Hayley Hazley made an invaluable contribution on three fronts to the Portadown community during her short life - her devotion to her family; as a highly-qualified and caring midwife; and as a committed leader in the Scouting movement.
Hayley (29) passed in hospital after a seven-month battle with an extremely rare blood immune disorder - Hemophagocytic Lymphohistiocytosis or HLH - which affects one in 1.3 million of the population.
She is survived by husband Stuart and their two-year-old daughter Olivia, parents Nigel (Ted) and Alison Edwards, sister Kirsty, parents-in-law Brian and Helen Hazley, and grandmother Barbara Hewitt.
The extended family, the staff at Craigavon Area Hospital, and everyone throughout the local Scouting movement are devastated by the death of such a talented, dedicated young woman, whose willingness, enthusiasm and radiant smile endeared her to everyone who knew her.
Hayley (nee Edwards) started her life in England. The family moved to Portadown during her childhood and she attended Millington Primary School, Clounagh JHS and Portadown College. She gained two degrees in nursing through Queen’s University, Belfast, the first in General Nursing and the second in Midwifery.
While studying for her initial degree, Hayley met her future husband Stuart when they both were employed over the summer holidays in the ‘Game’ computer premises at Portadown’s High Street Mall. They were married on September 18, 2010, in the Templeton Hotel, Templepatrick. Baby Olivia was born in October 2014, and their home was at Bachelor’s Avenue, off the Killicomaine Road. Stuart works in the IT sector in Belfast.
In the meantime, Hayley worked for a year at Sandringham Care Home, Gilford Road, Portadown, and was a ‘bank nurse’, after which she gained her second degree, in midwifery. Her love for the profession and her compassion for people were evident when she chose an unusual and difficult placement during her studies.
She went to Kiwoko Hospital in rural Uganda, which was opened in 1991 after initial work by Bangor GP Ian Clark. It has 250 beds, and is widely supported from Northern Ireland. Hayley enjoyed the placement – she went with a nurse and doctor from the province, and it further focused her commitment to health and welfare.
She often reflected that the experience changed her as a person.
She found it difficult to accept that services in Africa were so basic and Spartan, compared with the luxury of the NHS back home.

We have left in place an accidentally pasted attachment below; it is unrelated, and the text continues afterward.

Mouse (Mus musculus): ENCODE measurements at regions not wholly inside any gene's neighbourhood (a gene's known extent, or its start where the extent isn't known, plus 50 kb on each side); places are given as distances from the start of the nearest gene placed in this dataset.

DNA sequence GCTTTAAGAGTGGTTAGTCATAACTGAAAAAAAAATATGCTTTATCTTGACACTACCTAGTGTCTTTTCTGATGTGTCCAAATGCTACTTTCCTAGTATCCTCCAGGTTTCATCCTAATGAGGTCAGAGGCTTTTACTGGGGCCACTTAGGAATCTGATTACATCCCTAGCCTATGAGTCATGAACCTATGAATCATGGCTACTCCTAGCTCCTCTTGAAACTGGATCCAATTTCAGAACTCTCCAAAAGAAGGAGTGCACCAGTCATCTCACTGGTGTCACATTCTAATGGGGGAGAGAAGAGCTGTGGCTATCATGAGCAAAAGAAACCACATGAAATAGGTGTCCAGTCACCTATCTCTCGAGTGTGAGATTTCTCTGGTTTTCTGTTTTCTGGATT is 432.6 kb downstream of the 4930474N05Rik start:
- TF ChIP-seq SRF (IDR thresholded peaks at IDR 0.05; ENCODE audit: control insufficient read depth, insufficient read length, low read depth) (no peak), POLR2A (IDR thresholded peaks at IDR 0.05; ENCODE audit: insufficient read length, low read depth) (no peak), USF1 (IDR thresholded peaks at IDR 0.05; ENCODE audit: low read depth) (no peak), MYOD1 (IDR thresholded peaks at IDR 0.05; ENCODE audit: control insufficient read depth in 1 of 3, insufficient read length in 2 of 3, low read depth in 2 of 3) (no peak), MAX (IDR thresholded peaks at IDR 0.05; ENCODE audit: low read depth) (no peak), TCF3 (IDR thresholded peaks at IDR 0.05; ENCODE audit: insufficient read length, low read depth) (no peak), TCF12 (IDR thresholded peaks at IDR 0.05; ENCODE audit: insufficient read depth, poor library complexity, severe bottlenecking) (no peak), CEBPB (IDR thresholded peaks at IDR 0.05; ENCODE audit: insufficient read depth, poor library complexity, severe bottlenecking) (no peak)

On graduating, she worked for a while as a community midwife in Heartlands in the Birmingham area, and then returned to County Armagh as a midwife in Craigavon Area Hospital, respected by colleagues and patients.
Despite this busy life, Hayley remained an enthusiastic member of the Scouts. She joined 4th Portadown (St Mark’s) at the age of 14, and moved through the ranks to become a leader in the Beavers, which caters for the 6-8 age group.
Paul Walker, overall leader of the St Mark’s group and County Commissioner for Armagh, said, “Hayley was a valued member of our group for over 15 years, starting off as an Explorer Scout, very soon becoming a young leader and then a fully-trained Beaver Leader. She often volunteered to help at major District and County events where she taught young people and adults the various skills of first aid.
“She had a wonderful calm and gentle way, and showed great patience with those who had difficulty learning some of the more complex subjects. We feel as though we have lost a close family member.
“Hayley had a wonderful smile and inner warmth and our deepest sympathy goes to her family. In the comforting words of our founder, Lord Baden Powell, Hayley has ‘gone home’.”
A fortnight before she passed away, a group of leaders went by minibus to the City Hospital, Belfast, for her 29th birthday, to treat her to a party, complete with birthday cake.
Paul Walker said, “She was obviously unwell – the treatment was tough on her. But she smiled and laughed and enjoyed every minute. She kept saying how much she missed the Scouts and was her usual uplifting self. We thought she’d pull through, but sadly it wasn’t to be.”
Hayley’s family also wishes to thank her closest friends - Louise Barclay, Charis Elliott and Charlie Treanor, who call themselves ‘The Bridesmaids’ - for their love and concern throughout the traumatic times. “They were so helpful,” said her mum. “They will miss her. We’ll all miss her.”
The Scouts formed a Guard of Honour at St Mark’s Church on the day of the funeral, and organised the reception at the Parochial Hall in Carleton Street. Midwives from Craigavon attended in their uniforms. And in Heartland, Birmingham – where Hayley had worked – balloons were released in her memory to coincide with the service.
Rev William Orr, Rector of St Mark’s, conducted the Thanksgiving Service, and the tributes were paid by her father, by her sister Kirsty, and by cousin Lucy McConnell. They praised Hayley for her commitment and compassion in all aspects of her busy life and spoke of her infectious smile and talent for inspiring people. Hymns were ‘The Lord’s My Shepherd’, ‘All Things Bright and Beautiful’ and ‘10,000 reasons: Bless the Lord’.
Cremation was at Roselawn, Belfast, and committal will be at Kernan Cemetery. Donation in lieu of flowers are to Macmillan, c/o Joseph Poots and Son, Funeral Directors, 42 Bridge Street, Portadown BT63 5AE.